Boeing 787
The tailwing of a model Boeing 787 Dreamliner aircraft is pictured at the Boeing booth at the Singapore Airshow on Feb.11, 2014. Reuters/Edgar Su

A combined review done by The Boeing Company (NYSE:BA) and the Federal Aviation Administration, or FAA, into the airplane maker's pioneering 787 Dreamliner, has concluded that its design and manufacture are sound.

According to the report released Wednesday, the FAA had ordered a review of the planes last year, after grounding the entire fleet following a series of problems with onboard batteries. The report said that some Boeing suppliers did not follow the right industry standards for quality control but added that “effective processes” had been put in place since then to correct the problem.

“The CSRT (Critical Systems Review Team) determined the B787 meets its intended level of safety based on (1) the fundamental soundness of the airplane’s overall design and (2) the effective processes that have been defined and implemented to correct issues that arose during and after certification,” the report said.

The report also concluded that the FAA should increase its supervision of foreign and "high-risk" subcontractor facilities and recommended that Boeing should ensure its suppliers "are fully aware of their responsibilities" and formulate a way to ensure that they "identify realistic program risk."

Although Illinois-based Boeing’s 787 is reportedly one of the most advanced planes in the market, it has been hit with a series of problems that have cast doubts on the plane’s airworthiness. Many of the company's customers, including Qatar Airways, Air India and LOT Polish Airlines have reported various problems with the plane.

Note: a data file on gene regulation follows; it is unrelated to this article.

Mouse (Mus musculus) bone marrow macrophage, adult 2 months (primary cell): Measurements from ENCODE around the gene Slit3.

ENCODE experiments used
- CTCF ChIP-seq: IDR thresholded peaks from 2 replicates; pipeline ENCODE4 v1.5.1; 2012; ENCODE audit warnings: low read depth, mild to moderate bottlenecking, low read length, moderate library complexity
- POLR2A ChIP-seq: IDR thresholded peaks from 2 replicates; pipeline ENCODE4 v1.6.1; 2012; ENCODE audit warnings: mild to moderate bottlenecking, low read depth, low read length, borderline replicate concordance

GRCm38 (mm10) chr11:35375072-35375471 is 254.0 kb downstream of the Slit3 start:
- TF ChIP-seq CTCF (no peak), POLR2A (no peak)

Earlier this month, Boeing announced that it had found hairline cracks on the wings of some 787 jets under production after a Japanese supplier, Mitsubishi Heavy Industries (TYO:7011), warned the airline manufacturer about it. Last July, a fire started aboard a 787 jet owned by Ethiopian Airlines while it was parked at London’s Heathrow Airport. In August, All Nippon Airways, or ANA, found faults in the battery wiring of locator transmitters on two of its Dreamliner airplanes, during checks. In another instance, a section of the fuselage of an Air India-owned Dreamliner was found missing on landing.

"The review team identified some problems with the manufacturing process and the way we oversee it, and we are moving quickly to address those problems," Michael P. Huerta, an FAA administrator, reportedly said in a statement, according to The Wall Street Journal.

“Boeing has mitigated issues related to aircraft assembly and manufacturing using proprietary processes and its QMS. Overall, the subteam noted continued improvement in all areas, as evidenced by the reduced number of interventions, negligible changes to the current processes, and higher quality of output coupled with an increased B787 production rate,” the FAA report said.